My homebrew store recently started carrying coffee malt so I decided to give it a try. It comes in at 175 °L, which is pretty dark. After purchasing a one pound bag of it I did find that it has some coffee aroma, but not enough. My wife is a big coffee drinker and grinds her own beans. This lead me to take 4oz. of cold water and 10 whole coffee beans. I put the beans in the water and left them in the water for a week. I dumped the results before I realized that I should grab a picture, but the color addition from the whole bean was not very high. However, the aroma and taste were very noticeable. Better yet, the aroma and flavor additions happened after a day or so, and the color didn’t change until day three.

I then structured a recipe around what I wanted to the malt to taste like. I knew that I wanted a toasty, roasty flavor. I also needed some sweetness to balance out the harsh roasted flavors. I had some crystal malts on hand to give some sweetness and light color additions as well as half a pound of Carabrown to give a toasted flavor. Below is what I came up with.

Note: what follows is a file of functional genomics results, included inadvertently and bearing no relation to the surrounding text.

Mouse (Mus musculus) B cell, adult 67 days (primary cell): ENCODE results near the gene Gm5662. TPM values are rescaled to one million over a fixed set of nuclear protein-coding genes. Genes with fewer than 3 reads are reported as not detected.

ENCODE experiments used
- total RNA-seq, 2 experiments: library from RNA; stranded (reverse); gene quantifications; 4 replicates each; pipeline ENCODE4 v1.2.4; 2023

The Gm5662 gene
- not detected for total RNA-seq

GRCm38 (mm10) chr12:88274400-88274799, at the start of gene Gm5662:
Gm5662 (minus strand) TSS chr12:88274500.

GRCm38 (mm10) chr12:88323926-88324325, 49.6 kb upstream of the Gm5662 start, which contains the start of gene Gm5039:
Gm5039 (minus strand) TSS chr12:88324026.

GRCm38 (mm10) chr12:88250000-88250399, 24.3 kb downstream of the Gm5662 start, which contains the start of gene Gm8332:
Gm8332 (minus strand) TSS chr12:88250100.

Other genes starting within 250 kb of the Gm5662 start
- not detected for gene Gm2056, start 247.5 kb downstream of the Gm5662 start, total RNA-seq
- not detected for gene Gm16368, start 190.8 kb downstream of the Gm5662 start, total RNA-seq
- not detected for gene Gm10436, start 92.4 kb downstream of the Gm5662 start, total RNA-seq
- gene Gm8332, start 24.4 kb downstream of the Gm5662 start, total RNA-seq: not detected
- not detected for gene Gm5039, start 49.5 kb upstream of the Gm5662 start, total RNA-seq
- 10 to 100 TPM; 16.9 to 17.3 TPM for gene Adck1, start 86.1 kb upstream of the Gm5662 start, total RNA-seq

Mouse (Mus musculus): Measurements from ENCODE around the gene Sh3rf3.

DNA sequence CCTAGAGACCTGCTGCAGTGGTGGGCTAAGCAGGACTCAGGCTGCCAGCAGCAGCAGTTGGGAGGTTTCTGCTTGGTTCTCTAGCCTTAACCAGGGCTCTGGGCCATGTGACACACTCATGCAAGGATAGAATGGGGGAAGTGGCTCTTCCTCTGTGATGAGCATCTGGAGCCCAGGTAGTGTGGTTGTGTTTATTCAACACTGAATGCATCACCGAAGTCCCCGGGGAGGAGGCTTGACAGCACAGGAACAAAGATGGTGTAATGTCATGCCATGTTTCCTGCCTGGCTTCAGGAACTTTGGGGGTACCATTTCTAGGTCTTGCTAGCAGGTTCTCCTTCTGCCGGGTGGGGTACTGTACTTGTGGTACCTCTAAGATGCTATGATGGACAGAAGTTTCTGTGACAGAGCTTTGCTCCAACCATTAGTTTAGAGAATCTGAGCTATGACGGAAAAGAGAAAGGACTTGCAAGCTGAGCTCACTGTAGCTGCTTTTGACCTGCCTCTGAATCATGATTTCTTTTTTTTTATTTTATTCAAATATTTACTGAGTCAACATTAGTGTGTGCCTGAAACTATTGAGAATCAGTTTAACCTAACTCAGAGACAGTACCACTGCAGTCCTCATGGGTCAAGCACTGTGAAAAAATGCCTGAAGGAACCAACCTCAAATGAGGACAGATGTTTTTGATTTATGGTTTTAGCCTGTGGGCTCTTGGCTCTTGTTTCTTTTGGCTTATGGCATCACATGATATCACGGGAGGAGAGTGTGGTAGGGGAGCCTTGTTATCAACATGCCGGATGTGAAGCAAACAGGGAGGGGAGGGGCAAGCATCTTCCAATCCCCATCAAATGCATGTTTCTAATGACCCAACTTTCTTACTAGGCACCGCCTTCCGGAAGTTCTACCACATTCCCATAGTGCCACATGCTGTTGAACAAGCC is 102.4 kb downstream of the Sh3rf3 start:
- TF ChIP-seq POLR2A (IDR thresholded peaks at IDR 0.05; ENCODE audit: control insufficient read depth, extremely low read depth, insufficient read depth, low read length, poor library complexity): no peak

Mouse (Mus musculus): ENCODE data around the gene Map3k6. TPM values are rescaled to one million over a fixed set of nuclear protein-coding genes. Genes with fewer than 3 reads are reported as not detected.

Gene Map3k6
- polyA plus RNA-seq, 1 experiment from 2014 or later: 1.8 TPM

• 10 lbs. 2-row
  • 1/2 lb. Carabrown (60 °L)
  • 1/2 lb. Coffee malt
  • 1/4 lb. Crystal 80
  • 1/2 lb. Light brown sugar
  • 1/2 oz. Magnum @ 60 mins
  • 1/2 oz. Magnum @ 15 mins

The final beer is expected to have the following specs:

  • OG: 1.059
  • FG: 1.015
  • ABV: 5.83%
  • IBUs: 36.5
  • SRM: 17.37

According to Wikipedia and a number of other sources that I checked amber ales can fall in anywhere between 15-33 SRM. I went on the lighter side so that any color addition from the whole beans would still keep the beer in the proper range.

I plan on fermenting the beer in the primary for two weeks and then move it over to a secondary. Two days before kegging I will add a handful of whole coffee beans to the secondary that were sanitized by sitting in whiskey or vodka for a day. I’m really looking forward to seeing how this one turns out. It’s a very non-typical beer for me as I generally don’t like adding extras to a beer. I’ve made one coffee beer before, a stout, and it turned out wonderfully. I hoping that I will like this one just as much and that I learn some things from it. It’s always fun to test yourself and take a bit of a chance.